Residents' management of the symptoms associated with terminal cancer.

P. A. Sloan, M. B. Donnelly, R. W. Schwartz, D. A. Sloan

Research output: Contribution to journalArticlepeer-review

6 Scopus citations


The principal aim of palliative care is to bring symptomatic relief to patients with progressive disease. Residents graduating from a university general surgery training program should be competent to manage common symptoms associated with advanced cancer. This study used performance-based testing to evaluate the skills of resident physicians in managing common symptoms of a patient with advanced cancer. Thirty-three resident physicians (PGY 1 to 6) were presented with four clinical symptoms of a patient with advanced cancer: (1) nausea and vomiting associated with regular morphine use; (2) lack of appetite in the last weeks of life of a terminally ill patient; (3) constipation associated with codeine analgesia; and (4) dyspnea associated with diffuse lung metastases. The management plan for the symptom problems was evaluated by using a predefined checklist. A significant number of residents showed deficits in the management of common symptoms of advanced cancer. Scheduled dosing of antiemetics was infrequently prescribed for opioid-related nausea and vomiting. Most physicians inappropriately managed lack of appetite by using forced feeding. Opioids were infrequently used in the management of terminal dyspnea. The absence of difference in scores between junior and senior residents suggests that adequate management of the symptoms of terminal cancer is not being effectively taught in postgraduate training programs.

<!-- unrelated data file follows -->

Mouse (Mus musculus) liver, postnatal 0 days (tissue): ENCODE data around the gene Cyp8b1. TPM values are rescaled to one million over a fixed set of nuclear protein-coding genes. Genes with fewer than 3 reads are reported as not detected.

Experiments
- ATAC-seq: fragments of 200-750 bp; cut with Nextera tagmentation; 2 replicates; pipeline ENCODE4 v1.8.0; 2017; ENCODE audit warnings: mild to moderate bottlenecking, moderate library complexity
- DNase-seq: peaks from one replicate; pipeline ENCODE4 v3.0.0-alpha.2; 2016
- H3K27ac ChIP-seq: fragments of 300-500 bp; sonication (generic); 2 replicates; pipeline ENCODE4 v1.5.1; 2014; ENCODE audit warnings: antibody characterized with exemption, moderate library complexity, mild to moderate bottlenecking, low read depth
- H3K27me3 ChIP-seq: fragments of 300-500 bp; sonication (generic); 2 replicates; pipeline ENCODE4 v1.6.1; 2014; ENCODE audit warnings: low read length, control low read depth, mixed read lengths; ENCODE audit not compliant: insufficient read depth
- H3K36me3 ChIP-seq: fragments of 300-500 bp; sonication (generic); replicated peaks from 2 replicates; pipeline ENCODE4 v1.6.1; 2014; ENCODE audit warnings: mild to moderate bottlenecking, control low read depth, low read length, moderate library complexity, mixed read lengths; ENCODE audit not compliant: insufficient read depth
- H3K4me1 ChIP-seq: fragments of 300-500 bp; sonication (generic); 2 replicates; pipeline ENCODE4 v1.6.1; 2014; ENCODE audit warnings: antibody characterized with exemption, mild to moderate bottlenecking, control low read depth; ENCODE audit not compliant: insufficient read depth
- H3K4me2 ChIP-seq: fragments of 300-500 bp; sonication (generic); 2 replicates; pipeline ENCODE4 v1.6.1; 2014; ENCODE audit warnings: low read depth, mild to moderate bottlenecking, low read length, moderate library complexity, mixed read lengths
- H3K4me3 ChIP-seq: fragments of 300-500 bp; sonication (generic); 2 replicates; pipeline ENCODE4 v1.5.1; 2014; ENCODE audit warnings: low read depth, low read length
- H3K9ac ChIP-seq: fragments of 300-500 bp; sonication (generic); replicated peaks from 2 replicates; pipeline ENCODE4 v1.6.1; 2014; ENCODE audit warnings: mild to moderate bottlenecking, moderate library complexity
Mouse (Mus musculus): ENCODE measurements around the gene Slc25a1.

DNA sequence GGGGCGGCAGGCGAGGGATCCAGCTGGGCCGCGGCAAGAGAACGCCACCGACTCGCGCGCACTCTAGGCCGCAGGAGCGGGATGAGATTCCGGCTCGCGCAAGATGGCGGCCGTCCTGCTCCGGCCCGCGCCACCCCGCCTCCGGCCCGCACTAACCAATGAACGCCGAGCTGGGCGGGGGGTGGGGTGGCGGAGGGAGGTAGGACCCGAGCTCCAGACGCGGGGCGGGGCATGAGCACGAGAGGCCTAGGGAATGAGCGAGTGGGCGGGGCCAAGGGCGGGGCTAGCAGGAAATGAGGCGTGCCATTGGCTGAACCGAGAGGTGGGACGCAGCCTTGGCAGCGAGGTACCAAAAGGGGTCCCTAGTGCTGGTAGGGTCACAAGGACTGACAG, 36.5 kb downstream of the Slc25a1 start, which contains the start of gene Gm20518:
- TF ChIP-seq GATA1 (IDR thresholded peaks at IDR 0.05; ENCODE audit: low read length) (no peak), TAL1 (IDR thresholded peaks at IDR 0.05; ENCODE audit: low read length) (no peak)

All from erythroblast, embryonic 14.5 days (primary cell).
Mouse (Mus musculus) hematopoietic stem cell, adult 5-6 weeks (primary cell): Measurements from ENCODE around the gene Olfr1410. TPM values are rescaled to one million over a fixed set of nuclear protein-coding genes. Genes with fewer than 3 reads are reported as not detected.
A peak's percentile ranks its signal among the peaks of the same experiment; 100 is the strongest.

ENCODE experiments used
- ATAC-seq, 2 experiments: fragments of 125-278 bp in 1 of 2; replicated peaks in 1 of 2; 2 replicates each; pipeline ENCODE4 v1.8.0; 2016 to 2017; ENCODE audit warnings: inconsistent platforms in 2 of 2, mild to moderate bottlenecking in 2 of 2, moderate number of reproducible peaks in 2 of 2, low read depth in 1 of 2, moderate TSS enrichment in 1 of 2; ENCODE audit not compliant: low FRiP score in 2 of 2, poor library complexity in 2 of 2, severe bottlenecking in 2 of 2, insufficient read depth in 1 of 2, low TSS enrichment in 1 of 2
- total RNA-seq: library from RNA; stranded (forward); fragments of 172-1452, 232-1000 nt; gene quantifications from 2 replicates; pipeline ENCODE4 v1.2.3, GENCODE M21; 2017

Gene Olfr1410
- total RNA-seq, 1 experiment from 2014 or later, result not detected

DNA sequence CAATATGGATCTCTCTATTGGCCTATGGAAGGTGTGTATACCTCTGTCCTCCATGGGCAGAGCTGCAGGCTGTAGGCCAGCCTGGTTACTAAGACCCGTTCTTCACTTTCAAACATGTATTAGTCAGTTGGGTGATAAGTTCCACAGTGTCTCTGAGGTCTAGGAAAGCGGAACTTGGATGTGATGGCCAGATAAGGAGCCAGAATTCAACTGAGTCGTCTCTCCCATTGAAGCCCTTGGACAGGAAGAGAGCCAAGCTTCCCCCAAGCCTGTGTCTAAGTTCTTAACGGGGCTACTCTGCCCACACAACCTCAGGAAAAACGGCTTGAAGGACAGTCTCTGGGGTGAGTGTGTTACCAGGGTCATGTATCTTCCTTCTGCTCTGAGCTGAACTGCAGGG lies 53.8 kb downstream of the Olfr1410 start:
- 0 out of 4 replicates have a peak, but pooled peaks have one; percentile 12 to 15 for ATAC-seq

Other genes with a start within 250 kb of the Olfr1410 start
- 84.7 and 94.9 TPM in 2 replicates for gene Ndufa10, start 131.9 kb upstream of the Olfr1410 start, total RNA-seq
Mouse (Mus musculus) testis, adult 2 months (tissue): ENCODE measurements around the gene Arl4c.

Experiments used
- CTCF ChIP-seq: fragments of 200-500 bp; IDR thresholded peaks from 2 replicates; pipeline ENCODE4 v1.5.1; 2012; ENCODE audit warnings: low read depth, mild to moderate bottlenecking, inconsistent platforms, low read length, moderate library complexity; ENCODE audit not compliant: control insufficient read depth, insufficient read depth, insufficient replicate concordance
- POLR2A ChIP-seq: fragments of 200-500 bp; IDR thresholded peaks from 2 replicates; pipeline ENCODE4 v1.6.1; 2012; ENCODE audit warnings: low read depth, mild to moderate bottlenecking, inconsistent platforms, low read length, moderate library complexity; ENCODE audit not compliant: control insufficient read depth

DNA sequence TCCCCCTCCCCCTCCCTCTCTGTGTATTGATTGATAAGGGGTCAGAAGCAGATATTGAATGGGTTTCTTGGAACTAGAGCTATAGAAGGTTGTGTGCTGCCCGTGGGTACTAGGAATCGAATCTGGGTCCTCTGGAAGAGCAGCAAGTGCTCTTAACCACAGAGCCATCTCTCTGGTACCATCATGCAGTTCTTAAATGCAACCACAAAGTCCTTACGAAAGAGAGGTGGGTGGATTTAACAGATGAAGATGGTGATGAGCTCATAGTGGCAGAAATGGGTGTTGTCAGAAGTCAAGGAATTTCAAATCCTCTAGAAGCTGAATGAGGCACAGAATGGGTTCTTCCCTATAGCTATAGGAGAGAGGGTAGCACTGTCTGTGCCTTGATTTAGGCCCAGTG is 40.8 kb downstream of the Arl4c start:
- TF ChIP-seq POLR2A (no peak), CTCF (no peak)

Original languageEnglish
Pages (from-to)5-15
Number of pages11
JournalThe Hospice journal
Issue number3
StatePublished - 1997

ASJC Scopus subject areas

  • Health Policy
  • Public Health, Environmental and Occupational Health


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